This motion is not a votable motion because my colleagues from the Liberal Party voted against that. It gives us an opportunity, at least those of us who have spent the last month or so travelling across this country listening to experts and others expressing their views on these issues that the justice minister asked us to examine, to examine what we have heard in light of the possibility of some of these amendments. The people who are going to finally decide on these issues of course will be the electorate in the next election. If we are going to make recommendations for changes, I have always looked for balance in the presentations that appeared before the committee, and sometimes they were balanced and sometimes they were not. Some members or witnesses were totally concerned with the rehabilitation of the members and they did not believe that the disclosure of names would aid and abet the rehabilitation of those individuals.

They would not take into consideration the other side of the equation which was of course the safety of the public in the case of a sexual offender or on those rare occasions when it might be necessary and in the best interest of the public to disclose the name of the repeat violent offender or the sexual offender so that not only would groups in society have that information to defend themselves and their children from the actions or potential actions of those individuals but also there are groups and individuals in society who may want to come forward and offer assistance and help to those individuals. Without that knowledge they would not be able to do so.

There is one point I would like to touch on in my examination of this motion, the area of reducing the age from 12 to 10.

The Canadian Police Association supports lowering the age of criminal responsibility in recognition of the fact based on experience that there are offenders under 12 years of age who currently slip through the system and go on to be full fledged youth criminals because the justice system cannot deal with them.

As mentioned by my colleague, in the spring of this year an 11-year old Toronto boy with accomplices aged 10, 13 and 15 abducted and raped a 13-year old girl. This young offender was well known to the police because they had picked him up on more

than one occasion in the past. This juvenile individual taunted police with the fact that they could not charge him.

If the Liberal justice minister and his government believe that 10 and 11-year olds should be held accountable for their criminal actions and if they had heeded our well founded advice and amended the YOA under Bill C-37 to include 10 and 11-year olds, there may have been one less rape victim in the city of Toronto. One less person may not have been so brutally traumatised as this 13-year old girl.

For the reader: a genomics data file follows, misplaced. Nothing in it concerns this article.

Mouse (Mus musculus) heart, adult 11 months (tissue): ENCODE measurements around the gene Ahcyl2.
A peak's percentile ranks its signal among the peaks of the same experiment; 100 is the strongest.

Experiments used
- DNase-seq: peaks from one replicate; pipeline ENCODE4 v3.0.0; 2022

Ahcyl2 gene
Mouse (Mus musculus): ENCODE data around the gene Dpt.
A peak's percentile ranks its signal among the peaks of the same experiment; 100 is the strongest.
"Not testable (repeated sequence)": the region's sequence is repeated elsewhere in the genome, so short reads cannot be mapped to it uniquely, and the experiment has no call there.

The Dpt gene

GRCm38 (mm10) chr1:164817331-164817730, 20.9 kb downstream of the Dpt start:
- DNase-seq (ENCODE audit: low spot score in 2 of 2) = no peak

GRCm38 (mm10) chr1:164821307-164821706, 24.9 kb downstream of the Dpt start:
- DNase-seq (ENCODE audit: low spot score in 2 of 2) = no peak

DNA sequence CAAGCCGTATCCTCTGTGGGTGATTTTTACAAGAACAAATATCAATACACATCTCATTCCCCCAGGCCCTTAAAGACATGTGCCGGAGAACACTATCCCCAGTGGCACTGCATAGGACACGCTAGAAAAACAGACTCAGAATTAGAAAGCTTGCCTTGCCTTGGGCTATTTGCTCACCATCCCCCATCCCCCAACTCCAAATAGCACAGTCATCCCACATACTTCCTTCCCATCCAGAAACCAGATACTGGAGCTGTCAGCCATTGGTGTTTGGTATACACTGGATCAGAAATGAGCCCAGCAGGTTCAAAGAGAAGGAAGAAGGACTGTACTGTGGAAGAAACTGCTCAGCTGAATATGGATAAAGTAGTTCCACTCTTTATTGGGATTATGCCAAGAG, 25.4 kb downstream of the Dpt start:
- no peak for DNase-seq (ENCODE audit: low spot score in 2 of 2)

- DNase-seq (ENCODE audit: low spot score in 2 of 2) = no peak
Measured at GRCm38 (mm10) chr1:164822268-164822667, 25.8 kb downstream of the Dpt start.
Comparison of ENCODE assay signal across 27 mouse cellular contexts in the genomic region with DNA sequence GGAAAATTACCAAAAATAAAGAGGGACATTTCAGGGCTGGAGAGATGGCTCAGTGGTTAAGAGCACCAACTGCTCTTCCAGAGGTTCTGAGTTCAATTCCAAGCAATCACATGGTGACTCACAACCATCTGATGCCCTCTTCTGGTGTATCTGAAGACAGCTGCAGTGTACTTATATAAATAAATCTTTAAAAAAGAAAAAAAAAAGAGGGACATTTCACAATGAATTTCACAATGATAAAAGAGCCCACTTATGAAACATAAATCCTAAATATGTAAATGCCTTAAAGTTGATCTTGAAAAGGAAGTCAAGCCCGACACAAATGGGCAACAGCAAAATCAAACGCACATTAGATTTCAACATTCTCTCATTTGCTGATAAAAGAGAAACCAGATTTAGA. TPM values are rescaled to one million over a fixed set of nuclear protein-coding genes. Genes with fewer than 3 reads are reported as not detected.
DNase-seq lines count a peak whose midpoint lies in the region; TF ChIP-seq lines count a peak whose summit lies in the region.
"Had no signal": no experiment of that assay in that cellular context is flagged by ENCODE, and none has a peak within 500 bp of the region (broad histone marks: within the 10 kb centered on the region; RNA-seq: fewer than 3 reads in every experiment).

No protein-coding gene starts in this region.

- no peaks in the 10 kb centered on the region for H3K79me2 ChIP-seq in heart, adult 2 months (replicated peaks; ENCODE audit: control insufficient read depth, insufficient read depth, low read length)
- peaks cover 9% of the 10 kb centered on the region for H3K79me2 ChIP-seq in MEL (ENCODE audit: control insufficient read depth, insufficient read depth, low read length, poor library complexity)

The Liberals may have ignored us and our recommendation to lower the age to 10 and 11-year olds but they cannot ignore the experts. They cannot ignore the Canadian Police Association and they cannot ignore Professor Nicholas Bala, associate dean of the faculty of law at Queen's University. On May 9 Professor Bala testified before the justice committee. Contained in his comments were a number of statistics which I would like to reiterate.

He stated: "I summarized the work of a 1992 StatsCanada survey of 27 police forces in Canada. The data indicated that offending behaviour by children under 12 is a significant problem, although it is a relatively small part of Canada's total crime picture. The study indicates that children under 12 committed about 1.2 per cent of all crimes compared to 20.8 per cent by young persons and 78 per cent by adults".

During his deliberations Professor Bala referred the justice committee to a paper he wrote on behalf of the Department of Justice. This Queen's law professor's paper was not circulated to members of the committee and I have yet to ask the committee why the paper was not made available. I question whether or not this paper was to meet the same fate as Terrance Wade's report which was also commissioned by the Department of Justice. Wade's incriminating paper regarding the handgun registration system was not made public, nor was it easily attainable until some members including myself inadvertently received a copy.

Fortunately I have obtained a copy of Professor Bala's paper entitled "Responding to Criminal Behaviour of Children Under Twelve: An Analysis of Canadian Law in Practice". This report provides some additional statistics which Professor Bala did not reveal to the committee during his appearance before the committee.

The report states: "While some of the reports of the offender behaviour involved children as young as four or five, the police reports indicate that almost two-thirds of the offences by children under twelve involve 10 and 11-year olds. Males accounted for 89 per cent of the children involved. While most of the crimes were property related, one major offence of concern is arson. About 13 per cent of all arson cases involve children aged 12. About 6 per cent of the offences by children under 12 involve violence, for a total of 275 victims. Only 4 per cent of the victims of these assaults were family members of the offender; 2 per cent were close friends; 12 per cent were strangers and 82 per cent were acquaintances; 74 per cent of the assaults involved physical force; 8 per cent involved knives; 7 per cent involved clubs; 10 per cent other instruments and 1 per cent guns".